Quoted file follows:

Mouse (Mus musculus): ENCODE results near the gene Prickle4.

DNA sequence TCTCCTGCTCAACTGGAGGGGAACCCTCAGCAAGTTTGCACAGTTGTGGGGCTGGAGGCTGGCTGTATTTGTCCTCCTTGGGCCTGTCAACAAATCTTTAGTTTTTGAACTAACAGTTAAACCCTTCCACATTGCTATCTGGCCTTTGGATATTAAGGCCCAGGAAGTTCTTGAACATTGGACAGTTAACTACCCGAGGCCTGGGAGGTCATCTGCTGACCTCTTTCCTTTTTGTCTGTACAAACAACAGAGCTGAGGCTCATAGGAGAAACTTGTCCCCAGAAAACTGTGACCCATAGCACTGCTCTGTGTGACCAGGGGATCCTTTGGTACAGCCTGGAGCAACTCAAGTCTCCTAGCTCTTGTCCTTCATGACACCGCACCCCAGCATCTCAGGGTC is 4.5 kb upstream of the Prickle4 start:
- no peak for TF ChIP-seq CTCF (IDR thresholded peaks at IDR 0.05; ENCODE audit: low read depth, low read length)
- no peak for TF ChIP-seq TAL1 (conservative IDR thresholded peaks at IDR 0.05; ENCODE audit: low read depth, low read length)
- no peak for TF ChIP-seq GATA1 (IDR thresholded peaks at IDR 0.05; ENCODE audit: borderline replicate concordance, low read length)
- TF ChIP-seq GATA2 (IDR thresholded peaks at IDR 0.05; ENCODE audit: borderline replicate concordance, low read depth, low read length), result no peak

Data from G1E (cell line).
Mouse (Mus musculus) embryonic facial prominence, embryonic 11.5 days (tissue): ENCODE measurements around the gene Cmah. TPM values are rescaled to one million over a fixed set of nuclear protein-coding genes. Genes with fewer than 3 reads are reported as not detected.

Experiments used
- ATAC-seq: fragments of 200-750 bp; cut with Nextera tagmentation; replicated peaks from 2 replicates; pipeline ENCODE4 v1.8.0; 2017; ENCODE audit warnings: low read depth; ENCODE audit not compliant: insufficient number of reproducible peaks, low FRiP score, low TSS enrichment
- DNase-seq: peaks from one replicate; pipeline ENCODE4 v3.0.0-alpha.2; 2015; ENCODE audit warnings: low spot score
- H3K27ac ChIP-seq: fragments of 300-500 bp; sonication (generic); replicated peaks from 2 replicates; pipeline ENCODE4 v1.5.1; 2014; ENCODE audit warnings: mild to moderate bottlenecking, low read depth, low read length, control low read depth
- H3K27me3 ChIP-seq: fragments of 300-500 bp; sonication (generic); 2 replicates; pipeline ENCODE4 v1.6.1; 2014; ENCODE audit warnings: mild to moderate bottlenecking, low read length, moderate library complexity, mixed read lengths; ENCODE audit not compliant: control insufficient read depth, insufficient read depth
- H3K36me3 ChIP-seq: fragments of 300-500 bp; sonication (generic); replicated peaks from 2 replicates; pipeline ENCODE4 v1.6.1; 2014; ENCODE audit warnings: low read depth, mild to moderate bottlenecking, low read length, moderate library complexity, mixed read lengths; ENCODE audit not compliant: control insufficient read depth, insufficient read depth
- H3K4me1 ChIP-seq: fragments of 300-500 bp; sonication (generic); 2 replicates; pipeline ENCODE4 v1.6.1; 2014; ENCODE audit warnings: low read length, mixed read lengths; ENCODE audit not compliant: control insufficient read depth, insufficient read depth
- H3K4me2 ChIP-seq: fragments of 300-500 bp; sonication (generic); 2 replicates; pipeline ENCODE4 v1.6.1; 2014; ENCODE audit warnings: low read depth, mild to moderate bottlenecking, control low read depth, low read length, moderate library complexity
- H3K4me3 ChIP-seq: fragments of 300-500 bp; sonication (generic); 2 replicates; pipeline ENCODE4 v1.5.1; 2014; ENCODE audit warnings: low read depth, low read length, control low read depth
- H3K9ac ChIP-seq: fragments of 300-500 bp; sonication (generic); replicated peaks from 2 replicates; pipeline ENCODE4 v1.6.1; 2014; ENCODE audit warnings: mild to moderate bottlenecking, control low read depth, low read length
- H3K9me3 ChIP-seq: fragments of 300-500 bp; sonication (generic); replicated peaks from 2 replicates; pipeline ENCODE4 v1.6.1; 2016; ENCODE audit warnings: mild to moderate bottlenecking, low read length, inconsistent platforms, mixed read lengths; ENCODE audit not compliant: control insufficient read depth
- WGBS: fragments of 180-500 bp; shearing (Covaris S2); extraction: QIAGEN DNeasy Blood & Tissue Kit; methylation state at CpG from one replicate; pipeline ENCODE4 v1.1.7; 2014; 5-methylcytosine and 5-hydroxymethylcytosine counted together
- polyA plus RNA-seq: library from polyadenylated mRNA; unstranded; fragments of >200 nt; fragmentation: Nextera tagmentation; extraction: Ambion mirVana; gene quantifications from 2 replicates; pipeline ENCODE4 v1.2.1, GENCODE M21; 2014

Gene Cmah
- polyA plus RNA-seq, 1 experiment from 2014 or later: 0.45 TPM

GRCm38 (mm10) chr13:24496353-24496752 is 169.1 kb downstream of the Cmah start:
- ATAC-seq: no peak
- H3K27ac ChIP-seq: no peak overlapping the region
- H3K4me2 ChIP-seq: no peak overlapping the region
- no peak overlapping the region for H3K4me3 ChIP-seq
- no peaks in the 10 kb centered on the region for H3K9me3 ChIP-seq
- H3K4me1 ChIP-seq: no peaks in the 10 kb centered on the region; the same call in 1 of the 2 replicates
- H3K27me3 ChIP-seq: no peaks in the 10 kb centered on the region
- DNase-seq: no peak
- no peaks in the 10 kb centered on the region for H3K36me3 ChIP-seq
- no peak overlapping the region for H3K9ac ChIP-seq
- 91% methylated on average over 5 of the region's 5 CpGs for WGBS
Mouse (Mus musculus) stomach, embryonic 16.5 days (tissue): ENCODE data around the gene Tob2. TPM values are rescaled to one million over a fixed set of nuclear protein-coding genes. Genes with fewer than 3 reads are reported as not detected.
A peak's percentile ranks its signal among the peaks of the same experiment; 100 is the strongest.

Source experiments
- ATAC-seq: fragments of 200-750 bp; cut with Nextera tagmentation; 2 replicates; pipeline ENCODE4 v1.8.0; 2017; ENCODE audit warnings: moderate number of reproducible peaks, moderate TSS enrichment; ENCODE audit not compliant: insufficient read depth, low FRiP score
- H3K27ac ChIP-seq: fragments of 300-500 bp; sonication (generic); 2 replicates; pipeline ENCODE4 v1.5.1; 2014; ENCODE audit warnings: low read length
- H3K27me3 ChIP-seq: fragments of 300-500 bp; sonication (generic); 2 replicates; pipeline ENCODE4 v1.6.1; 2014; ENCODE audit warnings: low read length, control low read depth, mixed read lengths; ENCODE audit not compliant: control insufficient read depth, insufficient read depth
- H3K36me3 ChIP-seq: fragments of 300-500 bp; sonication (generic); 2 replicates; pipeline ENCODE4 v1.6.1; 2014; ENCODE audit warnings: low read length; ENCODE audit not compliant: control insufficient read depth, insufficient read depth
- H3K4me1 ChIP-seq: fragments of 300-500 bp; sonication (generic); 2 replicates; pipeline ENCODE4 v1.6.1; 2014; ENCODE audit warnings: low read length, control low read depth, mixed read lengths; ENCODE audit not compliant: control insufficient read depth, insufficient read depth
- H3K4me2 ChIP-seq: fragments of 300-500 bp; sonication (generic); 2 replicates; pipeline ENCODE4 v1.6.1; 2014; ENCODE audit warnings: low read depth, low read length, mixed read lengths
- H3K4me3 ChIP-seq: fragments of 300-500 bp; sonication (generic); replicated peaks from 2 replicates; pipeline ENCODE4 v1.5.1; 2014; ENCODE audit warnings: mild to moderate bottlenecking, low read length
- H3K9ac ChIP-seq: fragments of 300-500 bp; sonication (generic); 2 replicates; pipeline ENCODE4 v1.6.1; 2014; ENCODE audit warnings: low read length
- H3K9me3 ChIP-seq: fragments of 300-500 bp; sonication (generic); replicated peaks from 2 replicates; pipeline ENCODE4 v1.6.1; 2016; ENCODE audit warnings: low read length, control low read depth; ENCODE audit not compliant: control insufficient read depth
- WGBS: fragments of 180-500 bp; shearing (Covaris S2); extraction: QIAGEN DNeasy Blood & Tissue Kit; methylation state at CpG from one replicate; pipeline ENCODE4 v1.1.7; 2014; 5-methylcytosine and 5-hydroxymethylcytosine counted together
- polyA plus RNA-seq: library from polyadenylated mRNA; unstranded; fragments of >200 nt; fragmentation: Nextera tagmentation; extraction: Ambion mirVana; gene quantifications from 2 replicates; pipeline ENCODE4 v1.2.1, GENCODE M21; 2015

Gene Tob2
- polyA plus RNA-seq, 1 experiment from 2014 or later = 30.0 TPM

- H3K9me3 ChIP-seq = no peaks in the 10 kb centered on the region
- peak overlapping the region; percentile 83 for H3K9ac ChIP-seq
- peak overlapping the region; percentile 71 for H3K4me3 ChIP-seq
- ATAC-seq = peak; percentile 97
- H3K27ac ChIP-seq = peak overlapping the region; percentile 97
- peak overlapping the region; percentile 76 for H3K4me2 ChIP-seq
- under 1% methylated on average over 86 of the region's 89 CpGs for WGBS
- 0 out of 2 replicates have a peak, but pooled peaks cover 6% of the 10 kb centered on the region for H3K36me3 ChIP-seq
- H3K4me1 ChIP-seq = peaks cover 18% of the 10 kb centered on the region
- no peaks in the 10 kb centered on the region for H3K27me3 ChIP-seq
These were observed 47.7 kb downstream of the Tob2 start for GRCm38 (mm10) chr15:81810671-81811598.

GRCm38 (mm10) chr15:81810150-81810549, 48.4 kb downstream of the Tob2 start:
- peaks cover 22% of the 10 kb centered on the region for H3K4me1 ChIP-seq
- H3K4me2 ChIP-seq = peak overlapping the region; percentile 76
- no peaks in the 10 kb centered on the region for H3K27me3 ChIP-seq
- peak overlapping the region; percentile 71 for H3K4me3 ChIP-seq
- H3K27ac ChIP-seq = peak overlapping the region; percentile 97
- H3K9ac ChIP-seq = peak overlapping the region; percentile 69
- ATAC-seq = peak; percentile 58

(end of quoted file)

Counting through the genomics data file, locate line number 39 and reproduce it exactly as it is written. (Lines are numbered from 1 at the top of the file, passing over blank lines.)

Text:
- ATAC-seq: fragments of 200-750 bp; cut with Nextera tagmentation; 2 replicates; pipeline ENCODE4 v1.8.0; 2017; ENCODE audit warnings: moderate number of reproducible peaks, moderate TSS enrichment; ENCODE audit not compliant: insufficient read depth, low FRiP score